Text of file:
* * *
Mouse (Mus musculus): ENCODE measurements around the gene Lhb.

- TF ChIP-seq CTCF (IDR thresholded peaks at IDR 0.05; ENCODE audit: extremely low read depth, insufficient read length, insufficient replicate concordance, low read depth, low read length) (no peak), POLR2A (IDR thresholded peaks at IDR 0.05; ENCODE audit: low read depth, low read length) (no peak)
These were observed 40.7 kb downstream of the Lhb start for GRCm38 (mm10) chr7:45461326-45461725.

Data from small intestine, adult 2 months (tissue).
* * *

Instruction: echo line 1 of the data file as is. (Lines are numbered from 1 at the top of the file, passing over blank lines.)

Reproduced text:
Mouse (Mus musculus): ENCODE measurements around the gene Lhb.